I had the idea to perhaps switch it up and represent a later era with my test track; say the late 70s or early 80s, where tie plates would be more prevalent on the prototype [AKA a excuse to use more of the beautiful Proto87 tie plates that came with the sample pack]. However, I’m leaning back to sticking with the late 50s. I’d still perhaps throw a couple tie-plates down here and there on newer looking ties.

Next up will be ballasting. If I stay with the late 50s it’ll be cinders, if I go with the late 70s / early 80s it’ll be a mix of crushed rock.

C.M.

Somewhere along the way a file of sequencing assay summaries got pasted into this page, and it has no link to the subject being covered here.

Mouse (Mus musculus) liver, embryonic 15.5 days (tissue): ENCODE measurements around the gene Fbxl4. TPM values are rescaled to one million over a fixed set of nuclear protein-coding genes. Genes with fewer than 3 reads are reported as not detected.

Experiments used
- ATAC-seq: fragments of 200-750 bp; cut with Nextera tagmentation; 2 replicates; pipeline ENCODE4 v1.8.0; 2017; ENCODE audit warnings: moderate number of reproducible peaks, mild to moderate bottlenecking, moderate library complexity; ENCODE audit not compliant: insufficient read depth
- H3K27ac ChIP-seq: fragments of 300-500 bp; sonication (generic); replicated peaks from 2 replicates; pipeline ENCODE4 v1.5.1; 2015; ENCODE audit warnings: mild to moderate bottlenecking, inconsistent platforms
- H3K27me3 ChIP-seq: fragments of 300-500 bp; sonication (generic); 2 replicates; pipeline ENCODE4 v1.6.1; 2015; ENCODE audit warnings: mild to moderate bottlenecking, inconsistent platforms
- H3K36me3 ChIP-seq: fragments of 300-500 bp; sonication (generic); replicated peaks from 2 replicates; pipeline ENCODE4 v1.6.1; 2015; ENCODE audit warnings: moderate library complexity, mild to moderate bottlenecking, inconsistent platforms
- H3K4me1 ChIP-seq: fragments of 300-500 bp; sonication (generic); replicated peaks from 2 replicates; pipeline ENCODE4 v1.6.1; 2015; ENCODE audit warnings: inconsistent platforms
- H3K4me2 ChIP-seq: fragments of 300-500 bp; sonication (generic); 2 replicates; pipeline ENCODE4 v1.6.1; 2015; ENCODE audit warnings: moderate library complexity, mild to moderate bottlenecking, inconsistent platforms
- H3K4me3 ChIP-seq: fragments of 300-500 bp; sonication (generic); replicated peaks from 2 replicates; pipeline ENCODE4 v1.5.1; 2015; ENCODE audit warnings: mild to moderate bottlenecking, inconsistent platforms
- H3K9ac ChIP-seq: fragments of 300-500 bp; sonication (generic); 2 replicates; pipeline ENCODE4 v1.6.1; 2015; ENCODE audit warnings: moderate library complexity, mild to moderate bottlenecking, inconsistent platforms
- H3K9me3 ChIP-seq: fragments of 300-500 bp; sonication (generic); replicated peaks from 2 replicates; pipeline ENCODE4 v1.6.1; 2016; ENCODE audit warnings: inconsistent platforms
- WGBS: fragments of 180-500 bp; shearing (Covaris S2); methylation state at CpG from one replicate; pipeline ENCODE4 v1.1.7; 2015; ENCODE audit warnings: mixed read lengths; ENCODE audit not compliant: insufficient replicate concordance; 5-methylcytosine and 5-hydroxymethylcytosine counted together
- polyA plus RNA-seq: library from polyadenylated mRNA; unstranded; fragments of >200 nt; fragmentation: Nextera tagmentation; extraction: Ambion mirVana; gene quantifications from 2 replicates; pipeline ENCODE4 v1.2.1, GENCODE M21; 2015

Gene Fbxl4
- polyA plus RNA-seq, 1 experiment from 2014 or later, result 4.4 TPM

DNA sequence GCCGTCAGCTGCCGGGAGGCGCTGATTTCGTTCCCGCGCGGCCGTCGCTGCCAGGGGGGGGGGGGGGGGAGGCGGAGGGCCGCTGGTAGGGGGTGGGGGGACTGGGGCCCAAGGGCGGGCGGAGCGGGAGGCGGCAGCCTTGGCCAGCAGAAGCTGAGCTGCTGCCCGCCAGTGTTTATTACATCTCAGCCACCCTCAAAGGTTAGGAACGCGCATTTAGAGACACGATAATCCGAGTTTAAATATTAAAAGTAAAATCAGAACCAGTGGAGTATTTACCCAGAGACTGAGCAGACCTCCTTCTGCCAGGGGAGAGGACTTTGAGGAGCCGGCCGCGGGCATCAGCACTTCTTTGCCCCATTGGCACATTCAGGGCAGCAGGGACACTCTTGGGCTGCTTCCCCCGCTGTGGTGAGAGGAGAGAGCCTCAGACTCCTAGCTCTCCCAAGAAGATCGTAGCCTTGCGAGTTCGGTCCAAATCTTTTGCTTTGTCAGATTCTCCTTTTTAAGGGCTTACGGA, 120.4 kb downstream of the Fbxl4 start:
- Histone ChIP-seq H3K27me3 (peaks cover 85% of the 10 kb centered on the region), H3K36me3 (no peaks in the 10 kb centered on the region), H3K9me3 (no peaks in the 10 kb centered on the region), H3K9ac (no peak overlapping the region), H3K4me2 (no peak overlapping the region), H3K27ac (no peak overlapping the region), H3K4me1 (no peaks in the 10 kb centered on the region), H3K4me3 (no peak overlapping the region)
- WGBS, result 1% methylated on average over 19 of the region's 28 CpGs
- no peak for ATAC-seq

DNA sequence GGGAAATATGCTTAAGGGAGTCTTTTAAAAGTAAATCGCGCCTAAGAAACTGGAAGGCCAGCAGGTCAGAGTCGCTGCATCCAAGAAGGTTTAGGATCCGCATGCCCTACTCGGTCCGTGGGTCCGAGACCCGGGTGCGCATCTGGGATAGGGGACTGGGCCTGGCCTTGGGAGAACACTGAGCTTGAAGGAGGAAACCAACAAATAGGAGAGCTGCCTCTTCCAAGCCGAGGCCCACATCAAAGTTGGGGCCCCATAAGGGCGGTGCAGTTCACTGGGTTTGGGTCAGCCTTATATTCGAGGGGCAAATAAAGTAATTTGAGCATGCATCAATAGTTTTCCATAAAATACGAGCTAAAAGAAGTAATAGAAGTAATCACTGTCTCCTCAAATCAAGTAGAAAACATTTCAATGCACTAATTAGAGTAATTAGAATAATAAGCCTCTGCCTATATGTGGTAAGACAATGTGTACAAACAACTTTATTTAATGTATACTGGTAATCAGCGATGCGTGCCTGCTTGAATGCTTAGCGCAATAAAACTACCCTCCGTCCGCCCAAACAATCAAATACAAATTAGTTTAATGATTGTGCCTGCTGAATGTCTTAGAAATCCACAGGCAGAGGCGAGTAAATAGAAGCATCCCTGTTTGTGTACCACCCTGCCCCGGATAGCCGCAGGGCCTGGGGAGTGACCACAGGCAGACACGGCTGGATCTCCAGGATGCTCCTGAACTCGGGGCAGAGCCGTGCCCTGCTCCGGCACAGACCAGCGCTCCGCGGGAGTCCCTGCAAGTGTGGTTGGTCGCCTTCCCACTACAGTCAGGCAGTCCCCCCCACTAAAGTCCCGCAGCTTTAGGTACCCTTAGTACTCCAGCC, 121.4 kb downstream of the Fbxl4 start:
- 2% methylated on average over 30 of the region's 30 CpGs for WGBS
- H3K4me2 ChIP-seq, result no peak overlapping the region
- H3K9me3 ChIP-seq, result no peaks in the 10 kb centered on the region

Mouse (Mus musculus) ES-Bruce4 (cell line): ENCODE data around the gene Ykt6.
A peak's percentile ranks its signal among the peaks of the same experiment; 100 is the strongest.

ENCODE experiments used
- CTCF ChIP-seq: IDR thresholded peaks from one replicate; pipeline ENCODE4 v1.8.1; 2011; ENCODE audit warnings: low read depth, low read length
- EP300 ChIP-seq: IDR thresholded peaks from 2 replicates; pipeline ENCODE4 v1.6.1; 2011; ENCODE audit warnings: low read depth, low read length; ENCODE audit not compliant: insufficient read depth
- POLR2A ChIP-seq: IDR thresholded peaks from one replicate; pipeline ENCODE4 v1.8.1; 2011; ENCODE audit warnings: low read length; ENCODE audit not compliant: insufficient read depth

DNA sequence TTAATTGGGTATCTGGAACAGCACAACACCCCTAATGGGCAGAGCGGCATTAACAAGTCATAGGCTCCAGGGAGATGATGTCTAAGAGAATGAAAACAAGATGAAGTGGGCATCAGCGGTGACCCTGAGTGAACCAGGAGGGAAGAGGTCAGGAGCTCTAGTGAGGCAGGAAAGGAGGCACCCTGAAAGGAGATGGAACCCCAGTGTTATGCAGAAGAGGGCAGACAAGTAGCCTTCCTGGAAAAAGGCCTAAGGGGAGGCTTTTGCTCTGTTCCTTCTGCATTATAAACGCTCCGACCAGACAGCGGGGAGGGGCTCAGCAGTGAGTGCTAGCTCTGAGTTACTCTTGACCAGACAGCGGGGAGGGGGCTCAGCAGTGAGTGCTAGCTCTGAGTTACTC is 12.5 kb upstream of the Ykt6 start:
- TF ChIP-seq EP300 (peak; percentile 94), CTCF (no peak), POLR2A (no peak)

Scratch-building CN’s 40′ Wood End Bunker Reefers PT:4 [Rivets & installation of the centre sills, z-bracing and crossmembers]

Well, it’s been longer than I would have liked between updates.

This whole COVID-19 mess has certainly affected every one of us, and us in the aviation industry, especially in terms of employment. My employer has placed myself and roughly 15,000 other of my union brothers and sisters on off duty status, which has admittedly been hard to comprehend given how quickly all of this has erupted.

Without getting too personal, I’ll just say this whole mess really hasn’t left me with much motivation to write. However, as the dust of our new reality begins to settle, I’m starting to feel a little better. That said, this post isn’t nearly as beefy as I’d like it to be, and I must apologize.